Co-operative Keynesianism


Guest Contributor

By Cllr Dr Tristan Learoyd

Co-operative Keynesianism


The politics of state social democracy and market fundamentalism are naturally pitched against each other. One seeks Keynesian-style legal regulation, and the other self-regulation through unrealistic expectations of competition. Two traditional approaches within the left also do battle: those that resist the folding back of state socialism through regulation, and those who promote the folding back of the state and try to harness the increasing scope of the markets. This has created a fractured left with no unified concept.

The mistake the left continues to make is to modify the system of the right. Rather than capture the mechanisms of inequality, the left has enshrined the very institutions that create inequality by legislating for them, or by working with them in policy documents. Whilst state socialism can achieve a change in monetary imbalance it does little to shift the balance of power from the elite class, as the money generated by the productive classes is still channelled up stream to the elite.

It is my opinion that the alternative for the left is to escape the confines of the system it originally inherited from the right. The principle mistakes of both state socialism and of pure communitarianism are highlighted in a short section from:

Anthony Crossland’s the future of Socialism:

“It is not enough to tell people that they are working for the public good nor even that they should”. Crossland’s comparisons highlight that neither the private sector nor the public sector holds a psychological difference on worker contentment.

In addition, former Labour and Cooperative minister AV Alexander, noted in 1929,:

“there is always the danger in the regulation of everything by the state of bureaucracy on the one hand, and of the shedding of responsibility by citizens at the ballot box on the other.”

Recognition of Alexander’s observation by the right has led to the orchestration of campaigns against benefit cheats and an assault on universal benefits.

Thus, the complexity of the human psyche at this moment in our evolution requires that any economic solution for the left must involve both collaborative and individualist incentive.

Co-operative Keynesianism

Co-operatives are democratically collective; they also play to individualism due to a profit sharing incentive between members. Co-operatives are based on a democratic notion of one-member-one-vote, they provide exemplary financial stability when established and have ethical direction – it is impossible for one person to take over a co-operative, thanks to their democratic nature.

Current leftist thinking focuses on pure Keynesianism as a solution to spiralling inequality. This is a mistake. While Keynesianism can produce a fairer society, it will not bring transformative change by readjusting control. A series of financial regulations are required to enact Keynesianism macroeconomics and full employment, where the worker remains subservient to the capitalist but the capitalist is restricted in their actions. The lack of any shift in control will lead to the capitalist eventually repealing the regulatory framework or exploiting it.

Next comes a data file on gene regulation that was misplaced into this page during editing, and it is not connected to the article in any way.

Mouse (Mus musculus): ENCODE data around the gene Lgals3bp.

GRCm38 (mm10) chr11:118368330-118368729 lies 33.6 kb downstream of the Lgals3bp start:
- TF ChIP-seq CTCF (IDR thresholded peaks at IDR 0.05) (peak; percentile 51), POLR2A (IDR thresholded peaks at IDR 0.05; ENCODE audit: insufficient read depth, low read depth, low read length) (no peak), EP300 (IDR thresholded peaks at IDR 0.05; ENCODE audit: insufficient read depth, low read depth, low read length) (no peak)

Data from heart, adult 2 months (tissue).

A future left alternative should therefore not only involve the political and economic rationalisation of macroeconomics in the form of Keynesian solutions, but would involve state-led democratisation of macro and microeconomic structures along co-operative lines to shift financial control to every citizen and remove institutional mechanisms of control. The state should not only devolve redistributed money to market participants in a Keynesian manner, but produce co-operative participants built on social, environmental and progressive consideration – rather than profit motive – to receive such funds and shift whole markets to a sustainable position. In this manner state planning, which currently serves capital, would serve a democratic humanitarian function.

Co-operative Keynesianism in Finance

In Britain, due to the large percentage of GDP coming from the financial sector, the democratisation of the financial district is essential to the left.

Even when nationalisation of city infrastructure has taken place in the past, such as with the Bank of England’s nationalisation in 1946, power has never been wrestled from those who had controlled it in the first place. At the first meeting of the Mont Perelin Society in 1947, which was the origin of an organised attack on banking regulation to free up capital flows, the newly nationalised Bank of England sent a representative. The bank continued to act in its own interest – rather than the interests of the majority. Nationalisation was simply a branding. The mistake of the 1946 Labour Government was to fail to democratise the Bank of England by co-operating its structure so that all British citizens became a member and democratically elected the governor.